I felt irrationally sad yesterday when my friend Tom (aka., “The Blogfodder”) sent news that — after successfully hitchhiking across Europe and Canada — the hitchBOT had been “murdered by America.” According to The New Yorker,
The child-size robot, named hitchBOT, was recovered by its creators in Philadelphia last night after it was irreparably damaged just two weeks into a cross-country trip from Massachusetts to San Francisco. The robot — adorned with a digital smile, an extended thumb, and a sign that declared “San Francisco or bust” — was built as part of a social experiment to study the interactions between humans and robots. …
Though previous good Samaritans around the world had taken hitchBOT to a wedding, a comic convention, a Red Sox game, and even a trip out on the ocean, someone in Philadelphia, the City of Brotherly Love, ripped off its head and arms and left it for dead on the side of the road. HitchBOT’s creators had hoped to spare the robot’s young adoring fans from seeing the crime scene, but the image has surfaced on Twitter:
Why would anyone destroy something so whimsical and innocent? My guess is that a couple of ignorant kids happened across the robot and — unaware of its origin or purpose — dismembered it just for fun.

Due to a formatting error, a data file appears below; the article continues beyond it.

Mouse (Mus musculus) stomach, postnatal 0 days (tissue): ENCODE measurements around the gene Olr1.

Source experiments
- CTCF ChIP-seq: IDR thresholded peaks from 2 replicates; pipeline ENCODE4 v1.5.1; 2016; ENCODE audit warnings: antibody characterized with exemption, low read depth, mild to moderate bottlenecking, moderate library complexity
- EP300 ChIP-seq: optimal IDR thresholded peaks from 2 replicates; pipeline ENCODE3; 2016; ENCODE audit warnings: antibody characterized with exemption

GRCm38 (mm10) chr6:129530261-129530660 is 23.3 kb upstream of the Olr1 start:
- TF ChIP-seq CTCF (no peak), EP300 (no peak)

The incident reminded me of another story about “destruction as fun” I’d read over the weekend: A man in Texas had to be airlifted to a hospital after one of three bullets he fired at an armadillo ricocheted off the animal’s bony armor, and struck him in the jaw.
“What drove the man to shoot at the critter? He told authorities he had seen the animal previously on the highway, which — for reasons unexplained — prompted him to draw his weapon and pull the trigger.”
I felt sick that someone would shoot an animal for no particular reason, and wondered whether it was illegal. Perhaps the police would even file charges? Nope. Investigator Bill Smith of the Lee County Sheriff’s Office said, “I really think if they’re going to shoot at varmints and whatnot, maybe use a shotgun … with a spread pattern with a lot less range.” Wow.
Then there’s the story of the dentist and the lion. I can’t add anything to the Internet firestorm that’s already exploded — except for my opinion about why this incident has hit such a nerve: It’s one of the most egregious examples of an American behaving badly. Talk about callous bloodlust and a sociopathic sense of entitlement.
Next time I leave the U.S., I’ll again face the inevitable questions: Why are Americans so destructive? Why do Americans love killing? My culture seems increasingly foreign to my friends, increasingly hard to understand.
I’ll have no answers for these questions, of course, because I don’t understand. I don’t understand why anyone would smash a robot, shoot at an armadillo, or behead a lion and call it “fun.”
But even if I can’t explain any of this, I hope I’ll at least be able to provide some proof and reassurance that not all Americans behave this badly.